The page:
Fry comes to a different conclusion. “Few can deny he went too far,” she concludes as she examines evidence of prisoners being deprived of sleep, doused with cold water and made to carry out humiliating chores, such as scraping a toilet with a razor or toothbrush. Some were exercised to exhaustion on the parade ground, others kept in solitary confinement for extended periods.
The most uncooperative found themselves in Room 22 in the basement, which was dark, damp and kitted out like a dungeon. Prisoners were forced to stand naked for hours, sometimes chained, or kept for prolonged periods in a cold bath.
There was talk of electric shock treatment and the use of tongue-loosening ‘truth’ drugs. Four Cage prisoners committed suicide.
Scotland, however, always maintained that he only ever used “moderate” physical force – such as boxing an inmate’s ears – as a disciplinary measure, not as a way of extracting out information. Allegations of serious misconduct generally came from those whose necks were literally on the line, such as Zacharias.
When he went to trial in 1947, his German defence lawyer accused the British of obtaining his confession by force, and Scotland spent three days in the witness box denying that he had struck Zacharias or used electrical devices on him. The court believed him, accepted Zacharias’s confession as genuine and sentenced him to hang.
In explanations of his actions, Scotland wrote: “You don’t allow tough Gestapo criminals to imagine they have arrived at a kindergarten or for a rest cure. But there were ways of putting a cocky prisoner in his place without beating him up.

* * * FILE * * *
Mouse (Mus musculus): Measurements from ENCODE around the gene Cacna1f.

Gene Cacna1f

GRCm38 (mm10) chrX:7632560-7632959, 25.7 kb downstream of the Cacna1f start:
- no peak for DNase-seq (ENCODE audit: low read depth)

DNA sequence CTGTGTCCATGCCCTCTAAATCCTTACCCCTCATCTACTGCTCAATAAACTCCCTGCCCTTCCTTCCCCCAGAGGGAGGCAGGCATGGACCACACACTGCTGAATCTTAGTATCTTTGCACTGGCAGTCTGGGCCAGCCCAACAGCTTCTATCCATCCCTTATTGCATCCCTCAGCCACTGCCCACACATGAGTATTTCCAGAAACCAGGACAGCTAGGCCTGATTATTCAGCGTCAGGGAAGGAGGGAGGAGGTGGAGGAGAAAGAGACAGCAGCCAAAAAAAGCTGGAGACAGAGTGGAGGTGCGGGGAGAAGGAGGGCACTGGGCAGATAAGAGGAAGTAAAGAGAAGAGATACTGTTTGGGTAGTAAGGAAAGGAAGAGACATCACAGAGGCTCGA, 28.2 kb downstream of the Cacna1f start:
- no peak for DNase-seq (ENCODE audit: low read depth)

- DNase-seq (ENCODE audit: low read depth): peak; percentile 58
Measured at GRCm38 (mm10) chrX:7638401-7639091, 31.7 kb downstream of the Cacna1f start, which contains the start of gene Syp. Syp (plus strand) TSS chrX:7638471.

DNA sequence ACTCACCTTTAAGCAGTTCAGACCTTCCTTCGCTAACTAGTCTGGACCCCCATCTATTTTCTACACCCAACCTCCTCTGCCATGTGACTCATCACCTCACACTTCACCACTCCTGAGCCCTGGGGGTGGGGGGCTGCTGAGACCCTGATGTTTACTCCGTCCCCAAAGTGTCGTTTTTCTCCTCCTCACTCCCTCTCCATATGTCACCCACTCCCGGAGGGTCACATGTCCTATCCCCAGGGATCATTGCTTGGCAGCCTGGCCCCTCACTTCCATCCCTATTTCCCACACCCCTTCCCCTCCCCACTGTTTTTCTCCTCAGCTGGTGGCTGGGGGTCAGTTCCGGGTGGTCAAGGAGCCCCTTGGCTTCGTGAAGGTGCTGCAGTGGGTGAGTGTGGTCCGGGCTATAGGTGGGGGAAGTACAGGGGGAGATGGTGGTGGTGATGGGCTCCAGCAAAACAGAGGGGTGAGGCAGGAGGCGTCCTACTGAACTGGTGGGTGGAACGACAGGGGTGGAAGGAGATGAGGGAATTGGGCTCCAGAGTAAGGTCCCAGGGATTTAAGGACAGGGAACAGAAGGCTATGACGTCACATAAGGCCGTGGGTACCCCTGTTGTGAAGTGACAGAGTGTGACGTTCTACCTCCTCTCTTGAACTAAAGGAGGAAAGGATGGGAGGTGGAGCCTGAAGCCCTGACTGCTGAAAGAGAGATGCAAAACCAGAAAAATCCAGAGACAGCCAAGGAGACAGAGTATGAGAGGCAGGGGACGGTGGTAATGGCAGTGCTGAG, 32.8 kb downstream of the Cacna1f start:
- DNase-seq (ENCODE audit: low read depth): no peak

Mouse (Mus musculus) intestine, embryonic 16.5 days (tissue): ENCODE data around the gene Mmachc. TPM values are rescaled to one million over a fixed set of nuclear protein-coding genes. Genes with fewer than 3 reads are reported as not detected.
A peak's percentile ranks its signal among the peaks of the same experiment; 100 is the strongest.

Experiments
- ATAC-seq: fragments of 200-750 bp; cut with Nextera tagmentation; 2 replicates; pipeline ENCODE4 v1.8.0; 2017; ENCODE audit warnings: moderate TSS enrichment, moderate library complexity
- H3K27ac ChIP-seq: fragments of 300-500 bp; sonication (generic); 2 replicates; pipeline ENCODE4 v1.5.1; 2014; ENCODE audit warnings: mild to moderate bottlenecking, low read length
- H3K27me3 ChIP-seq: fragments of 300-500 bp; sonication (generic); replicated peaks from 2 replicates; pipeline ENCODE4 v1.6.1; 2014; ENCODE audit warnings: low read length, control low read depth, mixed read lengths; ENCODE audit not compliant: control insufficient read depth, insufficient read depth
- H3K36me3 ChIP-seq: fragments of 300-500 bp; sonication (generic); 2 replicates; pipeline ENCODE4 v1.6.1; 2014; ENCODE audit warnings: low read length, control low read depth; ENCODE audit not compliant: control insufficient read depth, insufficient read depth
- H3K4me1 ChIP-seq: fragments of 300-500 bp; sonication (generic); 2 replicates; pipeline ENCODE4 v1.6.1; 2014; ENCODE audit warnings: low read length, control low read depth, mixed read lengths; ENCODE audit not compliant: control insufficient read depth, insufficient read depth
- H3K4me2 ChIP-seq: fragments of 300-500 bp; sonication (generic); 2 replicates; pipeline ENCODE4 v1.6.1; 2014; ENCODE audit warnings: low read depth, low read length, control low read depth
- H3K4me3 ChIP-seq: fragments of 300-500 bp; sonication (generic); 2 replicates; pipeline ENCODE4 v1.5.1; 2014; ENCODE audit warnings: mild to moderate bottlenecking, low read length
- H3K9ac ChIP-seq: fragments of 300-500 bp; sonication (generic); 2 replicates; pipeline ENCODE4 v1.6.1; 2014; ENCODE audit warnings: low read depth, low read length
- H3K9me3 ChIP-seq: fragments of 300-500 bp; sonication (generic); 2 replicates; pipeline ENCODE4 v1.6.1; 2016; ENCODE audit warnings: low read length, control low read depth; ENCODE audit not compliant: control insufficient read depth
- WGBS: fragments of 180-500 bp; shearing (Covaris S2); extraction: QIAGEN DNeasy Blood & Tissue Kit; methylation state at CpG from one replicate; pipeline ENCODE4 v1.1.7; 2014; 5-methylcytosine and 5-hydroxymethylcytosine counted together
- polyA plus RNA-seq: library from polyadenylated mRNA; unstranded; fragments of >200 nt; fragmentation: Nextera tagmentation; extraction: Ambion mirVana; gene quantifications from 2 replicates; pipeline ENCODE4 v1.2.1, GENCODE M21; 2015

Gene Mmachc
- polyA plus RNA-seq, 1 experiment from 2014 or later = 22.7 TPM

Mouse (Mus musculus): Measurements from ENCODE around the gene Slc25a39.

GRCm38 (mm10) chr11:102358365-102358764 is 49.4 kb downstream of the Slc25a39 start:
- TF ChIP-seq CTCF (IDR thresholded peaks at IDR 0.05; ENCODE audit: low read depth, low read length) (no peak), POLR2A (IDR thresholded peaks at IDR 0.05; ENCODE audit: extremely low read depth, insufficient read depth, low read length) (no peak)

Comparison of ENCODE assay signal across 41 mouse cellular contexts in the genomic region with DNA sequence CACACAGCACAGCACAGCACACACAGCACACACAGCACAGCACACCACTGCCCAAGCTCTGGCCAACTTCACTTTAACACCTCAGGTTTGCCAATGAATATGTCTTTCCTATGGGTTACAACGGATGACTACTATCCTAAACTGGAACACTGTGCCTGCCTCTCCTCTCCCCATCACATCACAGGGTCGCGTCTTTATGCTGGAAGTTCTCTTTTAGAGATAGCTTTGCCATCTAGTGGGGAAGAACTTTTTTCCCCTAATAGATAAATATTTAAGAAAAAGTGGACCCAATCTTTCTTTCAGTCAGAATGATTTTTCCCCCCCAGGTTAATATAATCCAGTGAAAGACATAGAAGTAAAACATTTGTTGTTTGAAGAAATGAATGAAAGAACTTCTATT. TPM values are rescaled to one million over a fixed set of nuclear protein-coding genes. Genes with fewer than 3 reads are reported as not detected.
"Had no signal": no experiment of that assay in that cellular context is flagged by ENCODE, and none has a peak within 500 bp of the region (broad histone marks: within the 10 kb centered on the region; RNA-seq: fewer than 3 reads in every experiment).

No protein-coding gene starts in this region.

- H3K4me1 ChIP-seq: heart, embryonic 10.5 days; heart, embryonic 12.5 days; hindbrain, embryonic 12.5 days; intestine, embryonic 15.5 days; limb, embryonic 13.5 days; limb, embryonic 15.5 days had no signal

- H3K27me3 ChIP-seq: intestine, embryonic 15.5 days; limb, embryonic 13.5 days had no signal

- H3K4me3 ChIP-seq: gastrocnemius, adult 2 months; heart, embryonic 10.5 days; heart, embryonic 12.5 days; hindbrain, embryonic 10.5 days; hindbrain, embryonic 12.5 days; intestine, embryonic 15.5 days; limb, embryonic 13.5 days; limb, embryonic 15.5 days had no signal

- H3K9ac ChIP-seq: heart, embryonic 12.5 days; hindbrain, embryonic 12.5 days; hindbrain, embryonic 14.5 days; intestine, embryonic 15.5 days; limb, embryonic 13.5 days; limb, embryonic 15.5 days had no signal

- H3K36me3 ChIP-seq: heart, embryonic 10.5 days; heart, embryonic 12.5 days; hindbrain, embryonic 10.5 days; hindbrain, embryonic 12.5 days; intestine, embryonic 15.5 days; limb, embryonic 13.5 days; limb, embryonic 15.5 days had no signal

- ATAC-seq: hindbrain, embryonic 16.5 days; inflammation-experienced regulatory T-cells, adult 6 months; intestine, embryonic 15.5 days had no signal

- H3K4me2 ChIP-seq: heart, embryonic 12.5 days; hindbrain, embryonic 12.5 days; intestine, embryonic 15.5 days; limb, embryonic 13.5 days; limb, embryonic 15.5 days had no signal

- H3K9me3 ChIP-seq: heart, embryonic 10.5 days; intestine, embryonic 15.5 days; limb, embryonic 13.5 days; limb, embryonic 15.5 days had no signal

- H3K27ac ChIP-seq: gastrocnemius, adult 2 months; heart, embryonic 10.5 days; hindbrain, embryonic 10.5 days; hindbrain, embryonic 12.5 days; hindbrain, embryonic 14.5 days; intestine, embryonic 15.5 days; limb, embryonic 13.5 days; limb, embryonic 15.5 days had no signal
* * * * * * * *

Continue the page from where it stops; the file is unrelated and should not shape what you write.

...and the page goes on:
Another who alleged misconduct was SS officer Fritz Knochlein, responsible for the massacre of nearly 100 British soldiers who had surrendered en route to Dunkirk in 1940.
SCOTLAND admitted he was tempted, describing him as “the worst German we ever had in the Cage. I could hardly look at him without wanting to hit him.
“He aroused the worst side of my nature. His evilness, lying and brutal nature and the thought of the brave men he had caused to be slaughtered, made me long to give him a taste of the SS medicine.” But he was adamant that he had not done so.
In court, Knocklein alleged that he’d been whipped, kicked, beaten and tortured, but the judges who heard his war crimes trial decided that, even if true, the allegations were irrelevant to the charges against him. He, too, hanged.
For Scotland, the verdict did not amount to a vindication. Rumours and innuendo clouded his reputation, and still do.
Seventy years on, it’s easy to be shocked by the excesses that undoubtedly went on at the Cage. The liberal conscience is offended, as if Scotland were equivalent in evil to the atrocities of the Nazis.
Fry is aware of this, urging us to keep the backdrop of the Cage in proper focus. They had to deal with some of the toughest prisoners ever held by the British, perpetrators of the vilest acts of inhumanity, genocide and cruelty on an unprecedented scale.
But how rough is rough? There’s the rub. The line crossed at the Cage was a thin and uncertain one, with which we still struggle.
We were at war then, and are in a war now, against terror. To what lengths should those charged with our protection be allowed to go, compiling information to secure our safety?
That was Colonel Scotland’s dilemma, and it’s the same not only for the security forces of the 21st century but for every citizen, too. I only wish there were an easy answer
– The London Cage by Helen Fry is published by Yale for £18.99